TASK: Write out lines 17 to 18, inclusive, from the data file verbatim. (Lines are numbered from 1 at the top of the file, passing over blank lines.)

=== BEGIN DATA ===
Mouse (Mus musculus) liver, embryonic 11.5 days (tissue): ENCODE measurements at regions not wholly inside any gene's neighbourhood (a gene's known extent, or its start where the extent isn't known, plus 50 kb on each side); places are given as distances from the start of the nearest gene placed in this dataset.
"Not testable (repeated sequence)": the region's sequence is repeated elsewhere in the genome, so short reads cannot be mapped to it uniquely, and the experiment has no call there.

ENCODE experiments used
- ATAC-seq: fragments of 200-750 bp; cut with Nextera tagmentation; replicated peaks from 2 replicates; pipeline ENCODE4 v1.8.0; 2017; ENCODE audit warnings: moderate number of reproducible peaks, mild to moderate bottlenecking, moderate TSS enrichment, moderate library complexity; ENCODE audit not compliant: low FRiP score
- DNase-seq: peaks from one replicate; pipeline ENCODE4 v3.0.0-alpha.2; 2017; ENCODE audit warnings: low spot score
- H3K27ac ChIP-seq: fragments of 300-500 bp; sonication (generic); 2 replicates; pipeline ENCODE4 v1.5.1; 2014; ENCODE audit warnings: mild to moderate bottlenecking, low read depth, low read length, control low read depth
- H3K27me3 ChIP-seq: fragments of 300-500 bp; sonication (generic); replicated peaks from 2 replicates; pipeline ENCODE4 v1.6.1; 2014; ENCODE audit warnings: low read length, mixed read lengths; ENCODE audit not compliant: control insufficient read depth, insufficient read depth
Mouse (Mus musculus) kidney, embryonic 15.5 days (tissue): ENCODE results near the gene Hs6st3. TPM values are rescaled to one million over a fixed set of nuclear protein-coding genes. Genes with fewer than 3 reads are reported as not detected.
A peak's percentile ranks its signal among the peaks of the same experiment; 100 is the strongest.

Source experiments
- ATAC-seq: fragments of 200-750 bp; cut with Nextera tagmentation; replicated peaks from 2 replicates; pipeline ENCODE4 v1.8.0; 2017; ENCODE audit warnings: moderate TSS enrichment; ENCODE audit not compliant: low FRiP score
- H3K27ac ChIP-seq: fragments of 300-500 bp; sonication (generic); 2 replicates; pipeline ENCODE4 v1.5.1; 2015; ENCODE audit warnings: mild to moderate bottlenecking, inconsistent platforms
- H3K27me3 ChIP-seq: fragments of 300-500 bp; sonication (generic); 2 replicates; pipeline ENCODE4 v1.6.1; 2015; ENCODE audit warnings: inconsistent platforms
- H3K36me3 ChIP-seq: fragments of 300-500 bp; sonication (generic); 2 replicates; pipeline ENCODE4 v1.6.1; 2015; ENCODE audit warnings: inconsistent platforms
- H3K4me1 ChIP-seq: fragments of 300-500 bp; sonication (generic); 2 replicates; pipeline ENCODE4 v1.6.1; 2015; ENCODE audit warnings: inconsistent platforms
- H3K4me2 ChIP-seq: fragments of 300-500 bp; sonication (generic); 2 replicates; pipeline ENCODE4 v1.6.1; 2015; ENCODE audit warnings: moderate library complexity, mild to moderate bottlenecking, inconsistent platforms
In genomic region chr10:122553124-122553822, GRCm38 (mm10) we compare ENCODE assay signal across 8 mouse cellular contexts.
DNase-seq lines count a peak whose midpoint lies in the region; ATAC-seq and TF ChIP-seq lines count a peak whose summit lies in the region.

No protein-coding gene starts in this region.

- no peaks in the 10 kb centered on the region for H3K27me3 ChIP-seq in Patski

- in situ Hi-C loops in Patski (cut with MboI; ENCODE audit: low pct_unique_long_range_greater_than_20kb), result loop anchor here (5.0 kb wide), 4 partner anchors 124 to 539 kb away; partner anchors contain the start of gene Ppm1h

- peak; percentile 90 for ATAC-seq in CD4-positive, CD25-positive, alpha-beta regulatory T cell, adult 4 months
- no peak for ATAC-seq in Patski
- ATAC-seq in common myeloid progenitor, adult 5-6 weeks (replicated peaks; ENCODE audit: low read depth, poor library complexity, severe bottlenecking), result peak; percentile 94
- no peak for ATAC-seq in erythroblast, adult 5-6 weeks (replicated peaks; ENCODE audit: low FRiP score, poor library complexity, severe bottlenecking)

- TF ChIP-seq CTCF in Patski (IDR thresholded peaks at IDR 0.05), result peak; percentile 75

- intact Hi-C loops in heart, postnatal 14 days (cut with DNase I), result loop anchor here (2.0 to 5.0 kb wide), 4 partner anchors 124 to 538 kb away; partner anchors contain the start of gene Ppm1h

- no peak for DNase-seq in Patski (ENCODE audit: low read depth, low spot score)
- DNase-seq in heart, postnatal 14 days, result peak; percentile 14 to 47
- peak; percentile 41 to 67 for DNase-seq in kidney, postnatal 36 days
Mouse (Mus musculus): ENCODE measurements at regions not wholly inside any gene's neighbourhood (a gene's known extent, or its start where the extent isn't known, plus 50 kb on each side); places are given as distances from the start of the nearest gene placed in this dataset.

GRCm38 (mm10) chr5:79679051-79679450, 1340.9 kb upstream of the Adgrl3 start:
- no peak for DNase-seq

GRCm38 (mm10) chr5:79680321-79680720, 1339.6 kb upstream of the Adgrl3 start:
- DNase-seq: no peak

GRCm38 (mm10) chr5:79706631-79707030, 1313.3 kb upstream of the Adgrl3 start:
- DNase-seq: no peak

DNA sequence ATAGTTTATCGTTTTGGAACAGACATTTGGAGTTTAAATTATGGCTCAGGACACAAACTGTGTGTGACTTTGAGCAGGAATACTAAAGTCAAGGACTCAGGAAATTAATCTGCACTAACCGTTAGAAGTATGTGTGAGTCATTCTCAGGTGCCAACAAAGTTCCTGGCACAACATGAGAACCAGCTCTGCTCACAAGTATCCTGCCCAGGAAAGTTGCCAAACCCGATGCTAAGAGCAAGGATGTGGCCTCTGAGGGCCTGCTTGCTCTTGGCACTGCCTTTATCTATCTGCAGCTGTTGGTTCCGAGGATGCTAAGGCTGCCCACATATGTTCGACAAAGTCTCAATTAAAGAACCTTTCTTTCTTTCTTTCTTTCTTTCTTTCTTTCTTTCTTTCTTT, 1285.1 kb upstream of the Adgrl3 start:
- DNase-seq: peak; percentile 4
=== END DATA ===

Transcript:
In genomic region chr10:122553124-122553822, GRCm38 (mm10) we compare ENCODE assay signal across 8 mouse cellular contexts.
DNase-seq lines count a peak whose midpoint lies in the region; ATAC-seq and TF ChIP-seq lines count a peak whose summit lies in the region.